What Is The American Dream?
What is the American Dream? Is it two kids, a new car, a good job, and a big new house with a pet dog to greet you at the door? Hmm... At least there was a deeper conception of it when it was invented...
What is the American Dream? Is it two kids, a new car, a good job, and a big new house with a pet dog to greet you at the door? Hmm... At least there was a deeper conception of it when it was invented.
James Truslow Adams answered the question "What is the American Dream?" in his book, "The Epic of America" in 1931. In fact, that was the first time the term was used. He called it, "that dream of a land in which life should be better and richer and fuller for everyone, with opportunity for each according to ability or achievement. It is a difficult dream for the European upper classes to interpret adequately, and too many of us ourselves have grown weary and mistrustful of it. It is not a dream of motor cars and high wages merely, but a dream of social order in which each man and each woman shall be able to attain to the fullest stature of which they are innately capable, and be recognized by others for what they are, regardless of the fortuitous circumstances of birth or position."
That's a nice thought. Of course, a "social order in which each man and each woman shall be able to attain to the fullest stature of which they are innately capable," is something desired by most of the world, so it may be a bit presumptuous to call it the "American" dream. In any case, is that what it means to people in the United States now?
I went to a forum on this subject and found one post that summed up what all the other contributors were saying. According to this person, the American Dream is:
Nobody, by the way, mentioned the goal, "to attain to the fullest stature of which they are innately capable." Nor was anything said about a "richer and fuller" life except in the crudest sense of having more things and "luxuries." Now, I have nothing against wealth and luxuries, but I wonder if what we call the American Dream is now just a hypnotic idea that causes stress and disappointment. In other words, has it become the American Nightmare?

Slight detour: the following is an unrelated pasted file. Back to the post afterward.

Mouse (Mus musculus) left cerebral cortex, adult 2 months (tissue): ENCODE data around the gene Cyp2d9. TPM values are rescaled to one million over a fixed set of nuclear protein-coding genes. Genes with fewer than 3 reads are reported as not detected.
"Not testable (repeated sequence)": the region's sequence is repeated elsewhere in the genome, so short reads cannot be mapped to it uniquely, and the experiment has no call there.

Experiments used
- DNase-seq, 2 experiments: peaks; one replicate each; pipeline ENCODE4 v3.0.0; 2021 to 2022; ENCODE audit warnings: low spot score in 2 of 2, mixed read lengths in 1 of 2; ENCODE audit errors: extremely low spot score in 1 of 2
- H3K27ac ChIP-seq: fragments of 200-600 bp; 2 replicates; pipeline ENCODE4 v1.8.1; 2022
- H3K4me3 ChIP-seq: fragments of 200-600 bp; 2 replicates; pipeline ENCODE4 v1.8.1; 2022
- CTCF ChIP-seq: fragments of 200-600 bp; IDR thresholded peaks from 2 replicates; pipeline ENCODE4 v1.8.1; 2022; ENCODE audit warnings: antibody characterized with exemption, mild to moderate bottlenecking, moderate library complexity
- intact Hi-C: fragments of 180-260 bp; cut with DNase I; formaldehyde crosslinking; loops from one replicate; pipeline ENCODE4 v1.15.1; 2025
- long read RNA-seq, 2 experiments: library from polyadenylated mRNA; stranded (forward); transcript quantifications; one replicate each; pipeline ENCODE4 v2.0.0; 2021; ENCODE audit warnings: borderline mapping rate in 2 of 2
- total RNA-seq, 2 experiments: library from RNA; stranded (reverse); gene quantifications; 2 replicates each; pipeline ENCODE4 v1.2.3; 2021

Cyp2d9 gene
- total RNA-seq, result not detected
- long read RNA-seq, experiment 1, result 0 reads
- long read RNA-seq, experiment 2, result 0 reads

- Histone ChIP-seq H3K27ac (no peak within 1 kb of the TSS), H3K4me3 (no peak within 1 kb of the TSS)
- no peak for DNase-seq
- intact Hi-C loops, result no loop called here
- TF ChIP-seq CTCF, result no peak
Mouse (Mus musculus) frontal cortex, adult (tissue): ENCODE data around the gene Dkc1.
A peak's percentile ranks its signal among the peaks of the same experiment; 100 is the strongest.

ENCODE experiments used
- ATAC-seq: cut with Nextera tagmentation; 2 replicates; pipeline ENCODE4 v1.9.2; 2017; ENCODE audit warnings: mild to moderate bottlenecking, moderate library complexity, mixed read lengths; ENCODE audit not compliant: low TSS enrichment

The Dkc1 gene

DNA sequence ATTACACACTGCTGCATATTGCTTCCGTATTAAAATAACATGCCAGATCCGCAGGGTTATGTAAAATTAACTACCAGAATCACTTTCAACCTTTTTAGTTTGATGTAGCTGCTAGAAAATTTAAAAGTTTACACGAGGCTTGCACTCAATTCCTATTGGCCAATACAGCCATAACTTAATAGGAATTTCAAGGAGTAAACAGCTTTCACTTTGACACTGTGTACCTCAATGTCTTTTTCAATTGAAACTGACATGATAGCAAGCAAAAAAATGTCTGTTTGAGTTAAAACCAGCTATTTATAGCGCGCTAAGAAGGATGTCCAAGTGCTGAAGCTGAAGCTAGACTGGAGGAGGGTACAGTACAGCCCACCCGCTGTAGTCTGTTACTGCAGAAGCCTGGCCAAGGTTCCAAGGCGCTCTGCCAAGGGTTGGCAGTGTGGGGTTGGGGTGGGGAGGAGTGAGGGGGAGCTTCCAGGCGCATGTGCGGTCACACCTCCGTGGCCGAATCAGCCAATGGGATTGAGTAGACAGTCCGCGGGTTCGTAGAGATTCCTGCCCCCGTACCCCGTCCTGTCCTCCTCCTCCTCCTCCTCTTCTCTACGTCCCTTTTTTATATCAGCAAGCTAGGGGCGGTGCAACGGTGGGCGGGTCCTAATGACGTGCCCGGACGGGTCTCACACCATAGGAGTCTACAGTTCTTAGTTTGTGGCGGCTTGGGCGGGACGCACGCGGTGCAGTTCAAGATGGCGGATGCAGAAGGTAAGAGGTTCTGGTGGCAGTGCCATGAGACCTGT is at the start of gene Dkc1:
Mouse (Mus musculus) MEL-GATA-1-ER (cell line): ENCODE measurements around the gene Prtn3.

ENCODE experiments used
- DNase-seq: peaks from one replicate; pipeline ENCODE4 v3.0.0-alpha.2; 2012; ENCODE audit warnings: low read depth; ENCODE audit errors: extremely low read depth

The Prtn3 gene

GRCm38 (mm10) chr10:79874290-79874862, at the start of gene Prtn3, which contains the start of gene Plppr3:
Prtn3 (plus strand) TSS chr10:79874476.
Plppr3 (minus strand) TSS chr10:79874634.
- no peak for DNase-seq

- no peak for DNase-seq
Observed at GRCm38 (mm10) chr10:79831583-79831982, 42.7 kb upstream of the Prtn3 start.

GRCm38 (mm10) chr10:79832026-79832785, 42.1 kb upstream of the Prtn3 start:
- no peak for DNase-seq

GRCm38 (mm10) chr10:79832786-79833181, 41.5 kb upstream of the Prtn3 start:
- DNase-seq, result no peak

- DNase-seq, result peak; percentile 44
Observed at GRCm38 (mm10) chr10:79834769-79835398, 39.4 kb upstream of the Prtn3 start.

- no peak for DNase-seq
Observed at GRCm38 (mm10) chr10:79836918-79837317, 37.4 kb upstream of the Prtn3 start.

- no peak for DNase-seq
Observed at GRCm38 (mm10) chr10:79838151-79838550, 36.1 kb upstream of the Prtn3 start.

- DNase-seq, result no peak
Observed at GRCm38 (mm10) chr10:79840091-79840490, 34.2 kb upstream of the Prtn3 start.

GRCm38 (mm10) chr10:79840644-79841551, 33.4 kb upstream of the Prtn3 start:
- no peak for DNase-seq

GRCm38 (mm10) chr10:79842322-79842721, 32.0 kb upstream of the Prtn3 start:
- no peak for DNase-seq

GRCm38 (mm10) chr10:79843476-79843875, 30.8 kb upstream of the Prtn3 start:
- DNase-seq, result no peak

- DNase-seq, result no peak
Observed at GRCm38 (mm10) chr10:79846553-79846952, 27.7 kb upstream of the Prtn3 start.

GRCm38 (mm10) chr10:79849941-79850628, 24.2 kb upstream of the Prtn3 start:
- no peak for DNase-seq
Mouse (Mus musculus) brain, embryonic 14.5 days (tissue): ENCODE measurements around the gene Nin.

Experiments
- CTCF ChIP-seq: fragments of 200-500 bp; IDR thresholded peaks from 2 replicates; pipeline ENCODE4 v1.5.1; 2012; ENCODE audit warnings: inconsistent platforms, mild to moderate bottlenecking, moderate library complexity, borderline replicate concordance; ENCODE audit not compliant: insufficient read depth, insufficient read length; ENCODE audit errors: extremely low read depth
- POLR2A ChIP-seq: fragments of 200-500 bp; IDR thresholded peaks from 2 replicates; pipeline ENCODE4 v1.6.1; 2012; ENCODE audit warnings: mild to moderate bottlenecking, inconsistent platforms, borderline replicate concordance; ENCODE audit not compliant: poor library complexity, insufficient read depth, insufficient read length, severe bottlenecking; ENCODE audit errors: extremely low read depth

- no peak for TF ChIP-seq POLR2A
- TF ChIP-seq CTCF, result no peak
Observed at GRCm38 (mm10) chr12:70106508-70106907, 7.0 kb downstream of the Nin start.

For example, my wife and I choose not to start a family beyond ourselves, but how many who are not meant to be parents (seriously, not all people should have kids) do so anyhow, because they are following the dream? What are the consequences?
Does it matter to ones happiness if they own a home or rent one? If so, then perhaps some renters' unhappiness is only a result of the dream that tells them they have failed. And a job is just one way of many to pay for the necessities of life. Believe me, after forty or so jobs I can tell you that I didn't want any of them to be "steady." As for health, it's obviously a good thing, and desired by more than just Americans.
Modest luxuries? That's a wonderful goal, as is time to relax. But the dream that most Americans have pushes them to buy luxuries too soon - before they can afford them - and to buy too much. The resulting debt then requires a lifestyle of hard work. This eats up "time to relax" and causes more and more stress. The needs of children are ignored, adult toys pile up in garages and yards, and debts pile up until they threaten the loss of homes. This then, becomes the American Nightmare.
What is the American Dream? It's like all dreams created to entice us into them - a hypnotic distraction from our responsibility to discover for ourselves what we really need in life.
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